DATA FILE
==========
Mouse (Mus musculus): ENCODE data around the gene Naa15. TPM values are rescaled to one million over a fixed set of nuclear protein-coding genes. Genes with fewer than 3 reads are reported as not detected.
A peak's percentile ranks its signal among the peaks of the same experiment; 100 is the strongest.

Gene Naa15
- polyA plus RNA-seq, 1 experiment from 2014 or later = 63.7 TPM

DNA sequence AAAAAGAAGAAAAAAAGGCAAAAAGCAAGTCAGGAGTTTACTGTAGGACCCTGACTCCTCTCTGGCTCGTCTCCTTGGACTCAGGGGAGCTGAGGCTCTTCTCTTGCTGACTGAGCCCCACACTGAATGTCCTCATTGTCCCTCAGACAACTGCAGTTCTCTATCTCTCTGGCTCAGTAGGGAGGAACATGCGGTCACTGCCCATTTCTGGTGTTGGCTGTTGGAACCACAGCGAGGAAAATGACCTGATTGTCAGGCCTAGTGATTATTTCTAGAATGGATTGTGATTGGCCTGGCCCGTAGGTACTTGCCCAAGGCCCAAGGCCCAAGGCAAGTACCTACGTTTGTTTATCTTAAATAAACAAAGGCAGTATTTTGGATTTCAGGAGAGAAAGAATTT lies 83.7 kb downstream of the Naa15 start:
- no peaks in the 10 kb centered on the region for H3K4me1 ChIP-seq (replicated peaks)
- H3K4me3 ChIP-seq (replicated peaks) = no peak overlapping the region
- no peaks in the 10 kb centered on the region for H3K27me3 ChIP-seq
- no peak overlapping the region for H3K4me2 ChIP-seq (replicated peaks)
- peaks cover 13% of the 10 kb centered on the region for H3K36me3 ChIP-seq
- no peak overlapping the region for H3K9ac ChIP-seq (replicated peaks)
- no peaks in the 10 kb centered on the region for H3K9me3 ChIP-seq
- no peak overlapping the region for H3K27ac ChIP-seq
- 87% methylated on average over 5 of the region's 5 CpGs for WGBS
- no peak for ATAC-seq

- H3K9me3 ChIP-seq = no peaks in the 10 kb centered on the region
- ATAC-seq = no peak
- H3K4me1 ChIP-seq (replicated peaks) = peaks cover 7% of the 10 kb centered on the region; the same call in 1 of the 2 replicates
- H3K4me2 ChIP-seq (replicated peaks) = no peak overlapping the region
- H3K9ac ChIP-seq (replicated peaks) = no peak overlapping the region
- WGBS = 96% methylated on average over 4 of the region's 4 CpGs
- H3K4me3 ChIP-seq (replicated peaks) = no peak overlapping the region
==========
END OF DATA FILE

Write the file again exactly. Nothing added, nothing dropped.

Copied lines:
Mouse (Mus musculus): ENCODE data around the gene Naa15. TPM values are rescaled to one million over a fixed set of nuclear protein-coding genes. Genes with fewer than 3 reads are reported as not detected.
A peak's percentile ranks its signal among the peaks of the same experiment; 100 is the strongest.

Gene Naa15
- polyA plus RNA-seq, 1 experiment from 2014 or later = 63.7 TPM

DNA sequence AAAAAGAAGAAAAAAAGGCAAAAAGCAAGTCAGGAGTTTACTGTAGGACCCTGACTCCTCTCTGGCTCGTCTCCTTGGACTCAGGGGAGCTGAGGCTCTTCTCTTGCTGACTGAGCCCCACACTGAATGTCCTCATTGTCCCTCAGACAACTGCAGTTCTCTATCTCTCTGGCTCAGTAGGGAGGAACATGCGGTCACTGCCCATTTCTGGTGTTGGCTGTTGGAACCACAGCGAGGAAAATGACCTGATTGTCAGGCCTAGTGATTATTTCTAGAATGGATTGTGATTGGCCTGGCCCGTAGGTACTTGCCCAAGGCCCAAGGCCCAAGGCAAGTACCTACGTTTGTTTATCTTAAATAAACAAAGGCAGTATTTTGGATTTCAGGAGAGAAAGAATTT lies 83.7 kb downstream of the Naa15 start:
- no peaks in the 10 kb centered on the region for H3K4me1 ChIP-seq (replicated peaks)
- H3K4me3 ChIP-seq (replicated peaks) = no peak overlapping the region
- no peaks in the 10 kb centered on the region for H3K27me3 ChIP-seq
- no peak overlapping the region for H3K4me2 ChIP-seq (replicated peaks)
- peaks cover 13% of the 10 kb centered on the region for H3K36me3 ChIP-seq
- no peak overlapping the region for H3K9ac ChIP-seq (replicated peaks)
- no peaks in the 10 kb centered on the region for H3K9me3 ChIP-seq
- no peak overlapping the region for H3K27ac ChIP-seq
- 87% methylated on average over 5 of the region's 5 CpGs for WGBS
- no peak for ATAC-seq

- H3K9me3 ChIP-seq = no peaks in the 10 kb centered on the region
- ATAC-seq = no peak
- H3K4me1 ChIP-seq (replicated peaks) = peaks cover 7% of the 10 kb centered on the region; the same call in 1 of the 2 replicates
- H3K4me2 ChIP-seq (replicated peaks) = no peak overlapping the region
- H3K9ac ChIP-seq (replicated peaks) = no peak overlapping the region
- WGBS = 96% methylated on average over 4 of the region's 4 CpGs
- H3K4me3 ChIP-seq (replicated peaks) = no peak overlapping the region